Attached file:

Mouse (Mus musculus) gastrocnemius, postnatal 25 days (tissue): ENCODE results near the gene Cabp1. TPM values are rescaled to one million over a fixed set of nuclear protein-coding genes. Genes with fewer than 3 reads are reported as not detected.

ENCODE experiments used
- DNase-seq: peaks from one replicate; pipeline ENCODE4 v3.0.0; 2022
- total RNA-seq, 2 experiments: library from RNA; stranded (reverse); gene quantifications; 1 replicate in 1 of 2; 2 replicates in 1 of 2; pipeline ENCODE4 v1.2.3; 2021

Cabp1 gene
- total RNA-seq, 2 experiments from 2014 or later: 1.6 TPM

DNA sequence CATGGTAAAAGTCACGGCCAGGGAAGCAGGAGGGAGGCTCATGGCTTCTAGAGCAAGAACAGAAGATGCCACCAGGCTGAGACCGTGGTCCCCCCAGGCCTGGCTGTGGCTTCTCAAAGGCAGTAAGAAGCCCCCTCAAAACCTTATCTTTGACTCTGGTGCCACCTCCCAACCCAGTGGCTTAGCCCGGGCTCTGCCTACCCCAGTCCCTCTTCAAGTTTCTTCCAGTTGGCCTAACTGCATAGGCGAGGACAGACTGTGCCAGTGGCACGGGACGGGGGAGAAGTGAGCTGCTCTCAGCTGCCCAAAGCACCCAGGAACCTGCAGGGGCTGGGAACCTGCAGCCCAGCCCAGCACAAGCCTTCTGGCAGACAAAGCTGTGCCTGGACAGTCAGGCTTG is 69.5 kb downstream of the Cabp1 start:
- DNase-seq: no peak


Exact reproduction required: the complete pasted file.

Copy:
Mouse (Mus musculus) gastrocnemius, postnatal 25 days (tissue): ENCODE results near the gene Cabp1. TPM values are rescaled to one million over a fixed set of nuclear protein-coding genes. Genes with fewer than 3 reads are reported as not detected.

ENCODE experiments used
- DNase-seq: peaks from one replicate; pipeline ENCODE4 v3.0.0; 2022
- total RNA-seq, 2 experiments: library from RNA; stranded (reverse); gene quantifications; 1 replicate in 1 of 2; 2 replicates in 1 of 2; pipeline ENCODE4 v1.2.3; 2021

Cabp1 gene
- total RNA-seq, 2 experiments from 2014 or later: 1.6 TPM

DNA sequence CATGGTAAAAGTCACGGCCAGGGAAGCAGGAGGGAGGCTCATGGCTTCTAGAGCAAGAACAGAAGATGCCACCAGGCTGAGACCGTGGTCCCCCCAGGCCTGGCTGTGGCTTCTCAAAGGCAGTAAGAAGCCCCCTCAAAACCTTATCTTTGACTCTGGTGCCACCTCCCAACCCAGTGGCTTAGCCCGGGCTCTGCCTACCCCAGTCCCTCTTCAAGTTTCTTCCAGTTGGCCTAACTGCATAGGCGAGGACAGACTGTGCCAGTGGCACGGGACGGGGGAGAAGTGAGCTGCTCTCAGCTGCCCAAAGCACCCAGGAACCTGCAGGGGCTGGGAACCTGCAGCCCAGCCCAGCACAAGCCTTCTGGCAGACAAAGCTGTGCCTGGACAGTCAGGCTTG is 69.5 kb downstream of the Cabp1 start:
- DNase-seq: no peak